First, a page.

Travelled down to Suffolk to see my book being printed. Had to get a grip of myself before I went in to the printworks because I felt slightly teary and thought I might just lose it completely and find myself weeping over the conveyor belt if I was not careful. It still felt special even though the factory prints 160 million copies of books a year. That is a lot of books. Most are reprints but 8,000 of them are new titles. There are only two big printworks responsible for most of the bookprinting done in the UK and mine was one of them. They print several million Bibles a year (- it is always good to have God on your side) and had to bring in security guards for the latest Harry Potter. The other thing they did with Harry Potter was to ban mobile phones from the factory in case anyone snapped the pages. For some reason, they still take your phones off you. I felt like saying: "Actually I know what happens at the end of my book."
Sections of the book queue up, shoot onto a conveyor belt and are then gathered into a pile, the back is trimmed and the pages flip onto their side to roll over hot glue. The pages are then clamped together and the cover put on. Up to this point, the book - or rather books - have been travelling round the factory like a pair of siamese twins joined together at the skull with one copy the right way round and the other copy standing on its head. The end-to-end books are guillotined and the remaining sides trimmed. Eventually, when the glue is dry enough, the completed book drops into a stack of seven which are then wrapped alongside other stacks in white plastic. There are 30,000 books out there with my name on them - now all I need is someone to buy them. Sometimes famous authors go round the factory. Apparently Eoin Colfer, author of Artemis Fowl, cried; Quentin Blake drew a cartoon of Matilda sitting on rolls of paper; Michael Palin signed lots of autographs and Sandi Toksvig was lovely to everybody. None of the printers knew who the hell I was but I still insisted on shaking people's hands over and over, muttering "Thank you so much. Really - thank-you." At one point, one of the chaps on the belt broke the back of the book, pulled out a clump of pages to show me how they are glued together, then said: "Don't look" and lobbed the ruined copy into a large black dustbin. I thought: "Bastard."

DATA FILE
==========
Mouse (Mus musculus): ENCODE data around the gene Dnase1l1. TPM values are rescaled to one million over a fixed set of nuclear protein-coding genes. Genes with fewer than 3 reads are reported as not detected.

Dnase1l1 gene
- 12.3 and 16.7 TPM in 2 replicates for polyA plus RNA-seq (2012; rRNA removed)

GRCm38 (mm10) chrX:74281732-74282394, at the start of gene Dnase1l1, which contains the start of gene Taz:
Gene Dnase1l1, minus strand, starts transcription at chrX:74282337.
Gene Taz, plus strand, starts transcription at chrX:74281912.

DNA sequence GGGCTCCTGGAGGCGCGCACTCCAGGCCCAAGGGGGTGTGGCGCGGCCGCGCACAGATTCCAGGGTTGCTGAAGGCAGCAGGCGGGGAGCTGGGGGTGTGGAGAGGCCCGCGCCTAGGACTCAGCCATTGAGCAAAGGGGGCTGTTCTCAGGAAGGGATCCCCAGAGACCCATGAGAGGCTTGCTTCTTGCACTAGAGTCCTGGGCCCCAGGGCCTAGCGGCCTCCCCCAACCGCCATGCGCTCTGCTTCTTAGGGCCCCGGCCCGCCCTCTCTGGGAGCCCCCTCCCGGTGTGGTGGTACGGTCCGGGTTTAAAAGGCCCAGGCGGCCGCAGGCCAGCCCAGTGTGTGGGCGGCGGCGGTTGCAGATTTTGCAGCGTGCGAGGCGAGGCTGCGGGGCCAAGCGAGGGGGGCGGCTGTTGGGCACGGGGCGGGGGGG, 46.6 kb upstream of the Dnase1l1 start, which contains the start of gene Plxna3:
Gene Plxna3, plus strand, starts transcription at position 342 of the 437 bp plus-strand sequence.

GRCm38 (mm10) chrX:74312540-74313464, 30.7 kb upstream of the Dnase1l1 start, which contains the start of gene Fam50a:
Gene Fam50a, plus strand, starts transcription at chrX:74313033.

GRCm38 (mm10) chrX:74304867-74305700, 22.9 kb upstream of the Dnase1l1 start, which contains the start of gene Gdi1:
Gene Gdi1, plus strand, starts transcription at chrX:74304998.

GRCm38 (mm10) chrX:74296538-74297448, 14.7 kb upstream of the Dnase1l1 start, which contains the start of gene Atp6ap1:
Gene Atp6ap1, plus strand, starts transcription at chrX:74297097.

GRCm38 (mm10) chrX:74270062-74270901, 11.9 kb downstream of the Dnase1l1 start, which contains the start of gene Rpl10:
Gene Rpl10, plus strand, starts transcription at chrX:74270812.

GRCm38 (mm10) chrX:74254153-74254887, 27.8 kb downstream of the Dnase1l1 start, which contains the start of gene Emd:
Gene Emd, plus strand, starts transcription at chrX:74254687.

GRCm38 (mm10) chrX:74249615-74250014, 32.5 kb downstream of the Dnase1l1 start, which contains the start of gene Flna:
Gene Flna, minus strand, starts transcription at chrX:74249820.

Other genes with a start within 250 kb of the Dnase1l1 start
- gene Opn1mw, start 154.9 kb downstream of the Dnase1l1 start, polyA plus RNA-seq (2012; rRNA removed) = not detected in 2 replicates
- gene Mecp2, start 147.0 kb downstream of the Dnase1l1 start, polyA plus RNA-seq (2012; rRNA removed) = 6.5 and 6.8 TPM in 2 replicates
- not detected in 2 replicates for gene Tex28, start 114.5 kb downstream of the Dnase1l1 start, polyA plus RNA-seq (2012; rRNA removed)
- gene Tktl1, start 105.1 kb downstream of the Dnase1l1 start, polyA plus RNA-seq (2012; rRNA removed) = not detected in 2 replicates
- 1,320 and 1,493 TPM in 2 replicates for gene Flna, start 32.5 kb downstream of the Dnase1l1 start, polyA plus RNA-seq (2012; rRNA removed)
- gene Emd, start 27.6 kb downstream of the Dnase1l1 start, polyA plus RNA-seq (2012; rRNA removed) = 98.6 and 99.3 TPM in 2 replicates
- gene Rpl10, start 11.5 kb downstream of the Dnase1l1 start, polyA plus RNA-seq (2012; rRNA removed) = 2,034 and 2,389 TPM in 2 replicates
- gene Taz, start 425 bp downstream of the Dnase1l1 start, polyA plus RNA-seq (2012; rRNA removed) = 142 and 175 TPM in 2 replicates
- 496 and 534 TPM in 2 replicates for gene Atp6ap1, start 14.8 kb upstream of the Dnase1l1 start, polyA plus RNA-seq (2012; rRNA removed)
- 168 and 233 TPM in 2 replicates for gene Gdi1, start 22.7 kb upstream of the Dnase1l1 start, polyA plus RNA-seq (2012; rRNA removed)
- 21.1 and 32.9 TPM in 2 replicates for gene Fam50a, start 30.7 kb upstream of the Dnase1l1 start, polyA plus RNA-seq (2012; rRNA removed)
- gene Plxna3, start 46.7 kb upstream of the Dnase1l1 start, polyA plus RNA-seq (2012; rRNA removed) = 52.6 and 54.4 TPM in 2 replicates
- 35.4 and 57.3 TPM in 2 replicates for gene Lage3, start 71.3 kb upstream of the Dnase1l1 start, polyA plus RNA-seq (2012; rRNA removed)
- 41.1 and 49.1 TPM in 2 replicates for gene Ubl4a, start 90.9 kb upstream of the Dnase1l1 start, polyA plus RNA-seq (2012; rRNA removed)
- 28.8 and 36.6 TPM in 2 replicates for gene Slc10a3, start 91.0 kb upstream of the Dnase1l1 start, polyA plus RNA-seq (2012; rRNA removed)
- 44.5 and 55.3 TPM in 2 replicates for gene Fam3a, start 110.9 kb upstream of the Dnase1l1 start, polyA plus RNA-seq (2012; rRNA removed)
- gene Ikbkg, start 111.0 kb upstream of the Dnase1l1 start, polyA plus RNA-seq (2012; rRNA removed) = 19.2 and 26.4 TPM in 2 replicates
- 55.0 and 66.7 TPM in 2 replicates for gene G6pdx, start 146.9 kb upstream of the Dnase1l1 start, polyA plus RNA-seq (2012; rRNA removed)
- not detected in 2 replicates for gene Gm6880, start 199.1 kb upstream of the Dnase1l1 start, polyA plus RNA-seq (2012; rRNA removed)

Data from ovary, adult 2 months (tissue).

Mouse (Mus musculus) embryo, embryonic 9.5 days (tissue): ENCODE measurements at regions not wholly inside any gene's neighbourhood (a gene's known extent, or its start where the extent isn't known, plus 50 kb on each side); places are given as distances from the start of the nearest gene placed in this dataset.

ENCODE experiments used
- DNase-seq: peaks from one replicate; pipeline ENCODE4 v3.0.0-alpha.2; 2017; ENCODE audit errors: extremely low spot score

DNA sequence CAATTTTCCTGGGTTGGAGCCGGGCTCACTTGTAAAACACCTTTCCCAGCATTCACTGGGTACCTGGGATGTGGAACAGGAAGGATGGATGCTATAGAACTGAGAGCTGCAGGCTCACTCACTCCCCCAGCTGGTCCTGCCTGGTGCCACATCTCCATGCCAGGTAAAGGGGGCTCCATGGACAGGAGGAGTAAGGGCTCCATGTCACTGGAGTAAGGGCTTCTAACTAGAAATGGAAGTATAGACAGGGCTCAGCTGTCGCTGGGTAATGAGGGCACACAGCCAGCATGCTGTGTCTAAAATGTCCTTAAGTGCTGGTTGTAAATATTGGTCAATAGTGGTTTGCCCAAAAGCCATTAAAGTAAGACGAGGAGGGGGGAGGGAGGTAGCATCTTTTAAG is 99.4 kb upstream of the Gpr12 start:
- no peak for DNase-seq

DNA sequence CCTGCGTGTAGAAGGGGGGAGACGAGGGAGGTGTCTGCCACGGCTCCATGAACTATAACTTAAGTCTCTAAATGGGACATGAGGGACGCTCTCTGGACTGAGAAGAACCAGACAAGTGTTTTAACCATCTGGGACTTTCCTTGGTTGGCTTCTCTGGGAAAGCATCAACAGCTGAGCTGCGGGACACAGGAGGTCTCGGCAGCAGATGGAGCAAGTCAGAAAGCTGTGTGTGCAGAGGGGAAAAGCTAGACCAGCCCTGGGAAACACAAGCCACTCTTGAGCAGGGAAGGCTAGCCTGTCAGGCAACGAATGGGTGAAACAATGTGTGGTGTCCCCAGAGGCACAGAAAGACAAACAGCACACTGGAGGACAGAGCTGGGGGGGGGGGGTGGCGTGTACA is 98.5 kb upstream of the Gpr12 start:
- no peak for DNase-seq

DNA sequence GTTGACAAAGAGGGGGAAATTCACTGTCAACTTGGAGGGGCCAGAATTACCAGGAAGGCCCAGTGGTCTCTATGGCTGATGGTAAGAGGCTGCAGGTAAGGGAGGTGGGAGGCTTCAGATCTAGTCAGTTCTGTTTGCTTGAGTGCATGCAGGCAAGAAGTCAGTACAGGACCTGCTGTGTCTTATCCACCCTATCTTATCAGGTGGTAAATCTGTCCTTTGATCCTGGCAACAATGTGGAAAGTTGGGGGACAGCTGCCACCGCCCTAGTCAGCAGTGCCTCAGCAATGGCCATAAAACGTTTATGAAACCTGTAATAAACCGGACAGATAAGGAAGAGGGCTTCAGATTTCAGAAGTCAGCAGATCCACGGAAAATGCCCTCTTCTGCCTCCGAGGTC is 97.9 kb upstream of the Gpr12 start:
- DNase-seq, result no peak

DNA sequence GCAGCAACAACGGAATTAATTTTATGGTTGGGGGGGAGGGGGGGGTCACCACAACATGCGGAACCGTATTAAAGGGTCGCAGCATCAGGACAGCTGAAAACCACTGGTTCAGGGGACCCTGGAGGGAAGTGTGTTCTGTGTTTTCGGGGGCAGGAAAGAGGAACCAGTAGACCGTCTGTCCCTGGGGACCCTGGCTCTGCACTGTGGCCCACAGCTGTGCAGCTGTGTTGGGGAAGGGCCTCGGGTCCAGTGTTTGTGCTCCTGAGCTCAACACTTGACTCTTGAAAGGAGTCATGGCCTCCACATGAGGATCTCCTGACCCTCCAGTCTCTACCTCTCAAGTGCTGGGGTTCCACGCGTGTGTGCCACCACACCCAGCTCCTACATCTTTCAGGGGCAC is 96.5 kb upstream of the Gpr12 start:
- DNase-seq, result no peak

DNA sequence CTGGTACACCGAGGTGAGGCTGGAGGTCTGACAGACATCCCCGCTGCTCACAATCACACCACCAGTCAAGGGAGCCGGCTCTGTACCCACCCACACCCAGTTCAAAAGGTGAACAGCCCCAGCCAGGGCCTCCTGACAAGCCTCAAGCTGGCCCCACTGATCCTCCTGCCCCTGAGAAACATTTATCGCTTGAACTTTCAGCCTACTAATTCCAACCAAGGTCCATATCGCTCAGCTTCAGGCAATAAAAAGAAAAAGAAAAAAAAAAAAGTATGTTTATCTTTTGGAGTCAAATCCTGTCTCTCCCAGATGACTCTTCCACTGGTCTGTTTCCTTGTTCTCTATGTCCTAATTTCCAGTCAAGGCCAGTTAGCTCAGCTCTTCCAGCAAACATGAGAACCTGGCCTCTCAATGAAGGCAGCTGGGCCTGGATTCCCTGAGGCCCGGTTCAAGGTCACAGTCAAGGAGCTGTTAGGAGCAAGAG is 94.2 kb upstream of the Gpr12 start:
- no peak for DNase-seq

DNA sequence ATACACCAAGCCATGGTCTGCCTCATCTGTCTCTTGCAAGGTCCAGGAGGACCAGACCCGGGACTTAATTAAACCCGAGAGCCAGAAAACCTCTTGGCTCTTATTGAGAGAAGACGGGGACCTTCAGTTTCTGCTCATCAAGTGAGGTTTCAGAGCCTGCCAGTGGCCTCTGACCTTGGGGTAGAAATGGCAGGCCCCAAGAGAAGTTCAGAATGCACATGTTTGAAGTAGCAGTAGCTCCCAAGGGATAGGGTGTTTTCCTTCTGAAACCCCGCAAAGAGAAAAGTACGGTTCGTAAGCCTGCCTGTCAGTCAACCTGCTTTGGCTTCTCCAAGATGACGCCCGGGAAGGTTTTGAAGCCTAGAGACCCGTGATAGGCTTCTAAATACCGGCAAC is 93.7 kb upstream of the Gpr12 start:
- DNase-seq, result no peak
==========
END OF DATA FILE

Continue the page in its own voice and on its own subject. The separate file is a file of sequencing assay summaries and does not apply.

But they say - as one door opens, a window closes. I got a guest column in The Times on Thursday which was cool but on the same day I was finished as a columnist by the local paper. Budget cuts means they are firing their columnists - or at least three of us. I don't mind too much - it was nice while it lasted.